Bob Schafer was working on a pen and ink drawing of a bass, which was on the cover of a fishing guide.

“I’ve always liked to draw,” he said.

In his training as an engineer, he learned mechanical drawing. Now he has to move away from mechanically drawn straight lines and become more freehand.

While Schafer enjoys the art, he also enjoys the social aspect of the class. He sits next to Roy Johnson, who is painting poppies onto some heavy card stock. When it’s done, it will be a greeting card for a sick person. Now 81, he’s been painting for 11 years.

“It’s been a good hobby,” he said.

Croghan also conducts senior citizen art classes at the Bluebird Retirement community on Thursday afternoons.

Art instructor Harry Croghan advises student Sue Schunatz on her portrait of a grandchild during art class, which is held on Friday mornings at the Madison County Senior Citizen Center. Dolly McConkey also works on a portrait of a grandchild, right.
http://aimmedianetwork.com/wp-content/uploads/sites/37/2016/04/web1_IMG_6731.jpgArt instructor Harry Croghan advises student Sue Schunatz on her portrait of a grandchild during art class, which is held on Friday mornings at the Madison County Senior Citizen Center. Dolly McConkey also works on a portrait of a grandchild, right. Dean Shipley | The Madison Press

Roy Johnson works in watercolors. He’s creating a greeting card decorated with poppies. He’s been painting for 11 years and said it’s been a good hobby.
http://aimmedianetwork.com/wp-content/uploads/sites/37/2016/04/web1_SrArtRJohnsoncrp.jpgRoy Johnson works in watercolors. He’s creating a greeting card decorated with poppies. He’s been painting for 11 years and said it’s been a good hobby. Dean Shipley | The Madison Press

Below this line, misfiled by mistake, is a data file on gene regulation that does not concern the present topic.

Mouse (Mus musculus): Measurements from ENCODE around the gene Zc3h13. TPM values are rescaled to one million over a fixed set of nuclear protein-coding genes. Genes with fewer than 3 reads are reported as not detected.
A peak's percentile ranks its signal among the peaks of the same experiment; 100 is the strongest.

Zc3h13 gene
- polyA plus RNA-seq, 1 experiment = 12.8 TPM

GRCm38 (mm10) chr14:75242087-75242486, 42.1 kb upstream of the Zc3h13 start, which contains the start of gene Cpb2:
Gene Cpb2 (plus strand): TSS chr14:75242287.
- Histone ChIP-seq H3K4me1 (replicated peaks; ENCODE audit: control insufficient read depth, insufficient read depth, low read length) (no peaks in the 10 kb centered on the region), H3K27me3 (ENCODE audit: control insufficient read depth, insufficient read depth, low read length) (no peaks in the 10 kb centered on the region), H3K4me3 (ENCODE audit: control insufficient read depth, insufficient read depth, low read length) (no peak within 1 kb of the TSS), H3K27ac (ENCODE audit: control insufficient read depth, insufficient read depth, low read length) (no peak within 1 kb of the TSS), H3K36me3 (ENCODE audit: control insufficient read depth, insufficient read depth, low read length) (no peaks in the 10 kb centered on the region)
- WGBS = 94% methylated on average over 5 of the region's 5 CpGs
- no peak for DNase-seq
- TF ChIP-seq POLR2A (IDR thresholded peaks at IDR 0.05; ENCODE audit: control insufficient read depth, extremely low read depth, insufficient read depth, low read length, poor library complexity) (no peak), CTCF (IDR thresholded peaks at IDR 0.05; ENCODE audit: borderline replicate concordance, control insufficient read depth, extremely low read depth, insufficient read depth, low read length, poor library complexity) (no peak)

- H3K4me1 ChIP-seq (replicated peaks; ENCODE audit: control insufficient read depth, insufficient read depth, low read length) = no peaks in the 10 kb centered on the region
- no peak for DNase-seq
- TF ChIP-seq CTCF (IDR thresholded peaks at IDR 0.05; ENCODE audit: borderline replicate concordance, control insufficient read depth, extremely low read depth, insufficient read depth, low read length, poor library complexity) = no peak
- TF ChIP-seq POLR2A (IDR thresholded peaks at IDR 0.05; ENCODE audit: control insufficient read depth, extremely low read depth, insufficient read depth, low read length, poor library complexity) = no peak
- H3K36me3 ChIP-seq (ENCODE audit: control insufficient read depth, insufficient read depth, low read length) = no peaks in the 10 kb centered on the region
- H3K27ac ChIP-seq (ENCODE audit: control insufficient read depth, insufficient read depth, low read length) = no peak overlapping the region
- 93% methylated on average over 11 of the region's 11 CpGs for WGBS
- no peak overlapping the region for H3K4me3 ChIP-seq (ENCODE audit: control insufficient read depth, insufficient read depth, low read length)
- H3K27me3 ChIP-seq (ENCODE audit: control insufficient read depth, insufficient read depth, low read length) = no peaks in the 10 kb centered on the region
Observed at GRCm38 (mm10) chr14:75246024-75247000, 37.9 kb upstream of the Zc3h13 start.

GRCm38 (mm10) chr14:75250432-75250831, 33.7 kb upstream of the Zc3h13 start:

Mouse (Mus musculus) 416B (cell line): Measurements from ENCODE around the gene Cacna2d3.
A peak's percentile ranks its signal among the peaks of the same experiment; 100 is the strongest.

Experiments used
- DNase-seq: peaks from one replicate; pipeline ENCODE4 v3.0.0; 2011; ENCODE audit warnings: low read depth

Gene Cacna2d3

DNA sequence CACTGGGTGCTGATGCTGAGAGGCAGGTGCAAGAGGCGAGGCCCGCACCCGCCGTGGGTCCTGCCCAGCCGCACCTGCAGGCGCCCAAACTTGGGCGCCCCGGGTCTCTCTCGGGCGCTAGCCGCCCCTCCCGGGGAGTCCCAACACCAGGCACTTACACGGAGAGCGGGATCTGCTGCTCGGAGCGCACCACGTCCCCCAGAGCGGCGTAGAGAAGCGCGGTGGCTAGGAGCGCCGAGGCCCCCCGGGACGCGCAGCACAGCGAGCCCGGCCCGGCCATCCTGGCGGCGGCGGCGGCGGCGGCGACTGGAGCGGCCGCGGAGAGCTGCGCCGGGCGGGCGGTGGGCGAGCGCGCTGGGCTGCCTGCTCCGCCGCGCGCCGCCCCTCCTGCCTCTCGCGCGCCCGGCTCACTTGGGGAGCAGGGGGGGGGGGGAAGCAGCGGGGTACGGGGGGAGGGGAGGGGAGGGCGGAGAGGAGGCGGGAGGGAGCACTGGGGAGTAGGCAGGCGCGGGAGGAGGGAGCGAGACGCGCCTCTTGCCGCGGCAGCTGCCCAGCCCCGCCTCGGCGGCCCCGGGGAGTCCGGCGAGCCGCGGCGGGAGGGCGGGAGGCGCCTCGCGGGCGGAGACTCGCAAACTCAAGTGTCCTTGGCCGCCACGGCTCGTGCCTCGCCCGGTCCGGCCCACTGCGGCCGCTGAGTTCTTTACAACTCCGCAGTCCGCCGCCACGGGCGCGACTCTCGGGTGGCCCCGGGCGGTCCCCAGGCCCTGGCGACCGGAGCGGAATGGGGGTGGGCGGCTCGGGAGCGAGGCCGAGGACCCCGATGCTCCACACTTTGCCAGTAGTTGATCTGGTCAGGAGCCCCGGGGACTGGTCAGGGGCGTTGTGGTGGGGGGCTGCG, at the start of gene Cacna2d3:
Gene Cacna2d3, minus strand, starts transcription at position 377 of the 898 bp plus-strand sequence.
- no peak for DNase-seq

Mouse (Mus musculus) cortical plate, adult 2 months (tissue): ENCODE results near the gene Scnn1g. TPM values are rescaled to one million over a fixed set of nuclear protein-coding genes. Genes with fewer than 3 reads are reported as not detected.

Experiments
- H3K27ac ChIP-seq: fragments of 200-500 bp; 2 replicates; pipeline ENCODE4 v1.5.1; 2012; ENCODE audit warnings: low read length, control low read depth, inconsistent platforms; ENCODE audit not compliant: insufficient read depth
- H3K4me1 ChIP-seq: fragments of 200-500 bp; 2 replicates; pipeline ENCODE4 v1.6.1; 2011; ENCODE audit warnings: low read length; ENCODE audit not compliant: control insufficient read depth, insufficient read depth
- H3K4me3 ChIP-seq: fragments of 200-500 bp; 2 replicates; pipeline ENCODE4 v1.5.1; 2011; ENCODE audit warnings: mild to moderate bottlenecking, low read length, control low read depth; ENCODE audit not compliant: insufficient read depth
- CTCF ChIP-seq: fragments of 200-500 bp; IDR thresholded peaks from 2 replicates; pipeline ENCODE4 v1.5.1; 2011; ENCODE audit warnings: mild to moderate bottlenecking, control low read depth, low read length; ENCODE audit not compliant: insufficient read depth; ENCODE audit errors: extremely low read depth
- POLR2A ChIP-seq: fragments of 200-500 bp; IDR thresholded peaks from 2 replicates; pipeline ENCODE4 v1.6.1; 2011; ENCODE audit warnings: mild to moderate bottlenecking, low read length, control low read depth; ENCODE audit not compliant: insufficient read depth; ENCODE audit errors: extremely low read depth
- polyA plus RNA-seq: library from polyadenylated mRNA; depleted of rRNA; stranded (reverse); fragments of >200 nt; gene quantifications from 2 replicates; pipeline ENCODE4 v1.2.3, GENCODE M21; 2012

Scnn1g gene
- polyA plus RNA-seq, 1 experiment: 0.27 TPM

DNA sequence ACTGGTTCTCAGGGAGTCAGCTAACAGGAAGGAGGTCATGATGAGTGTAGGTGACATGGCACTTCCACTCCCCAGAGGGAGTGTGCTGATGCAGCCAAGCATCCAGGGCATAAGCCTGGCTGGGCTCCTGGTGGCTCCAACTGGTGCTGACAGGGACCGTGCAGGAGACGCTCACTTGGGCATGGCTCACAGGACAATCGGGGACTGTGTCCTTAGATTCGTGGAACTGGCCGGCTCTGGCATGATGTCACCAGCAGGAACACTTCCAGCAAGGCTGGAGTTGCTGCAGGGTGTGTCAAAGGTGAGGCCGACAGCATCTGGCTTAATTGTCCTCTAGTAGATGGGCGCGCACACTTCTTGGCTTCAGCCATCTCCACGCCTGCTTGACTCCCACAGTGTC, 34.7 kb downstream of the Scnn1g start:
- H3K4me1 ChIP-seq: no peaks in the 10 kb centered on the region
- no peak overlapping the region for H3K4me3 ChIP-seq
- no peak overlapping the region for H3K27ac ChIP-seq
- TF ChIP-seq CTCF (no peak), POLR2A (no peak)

Bob Schafer takes a break from his pen and ink drawing of a bass on the hook. He enjoys creating angling art. He will fill in with watercolor paints. He also enjoys the social aspect of the senior citizen art class.
http://aimmedianetwork.com/wp-content/uploads/sites/37/2016/04/web1_SrArtSchafercrp.jpgBob Schafer takes a break from his pen and ink drawing of a bass on the hook. He enjoys creating angling art. He will fill in with watercolor paints. He also enjoys the social aspect of the senior citizen art class. Dean Shipley | The Madison Press

Sharon Brackett mixes oil paints for her portrait of a grandson. The former home economics teacher said she took up painting after retirement because she likes to dabble.
http://aimmedianetwork.com/wp-content/uploads/sites/37/2016/04/web1_SrArtSharon2.jpgSharon Brackett mixes oil paints for her portrait of a grandson. The former home economics teacher said she took up painting after retirement because she likes to dabble. Dean Shipley | The Madison Press
Croghan teaches classes at senior center, Bluebird

By Dean Shipley

dshipley@civitasmedia.com

Dean Shipley can be reached at 740-852-1616, ext. 1617, on Facebook at Dean Shipley or via Twitter @DeanAShipley.

Dean Shipley can be reached at 740-852-1616, ext. 1617, on Facebook at Dean Shipley or via Twitter @DeanAShipley.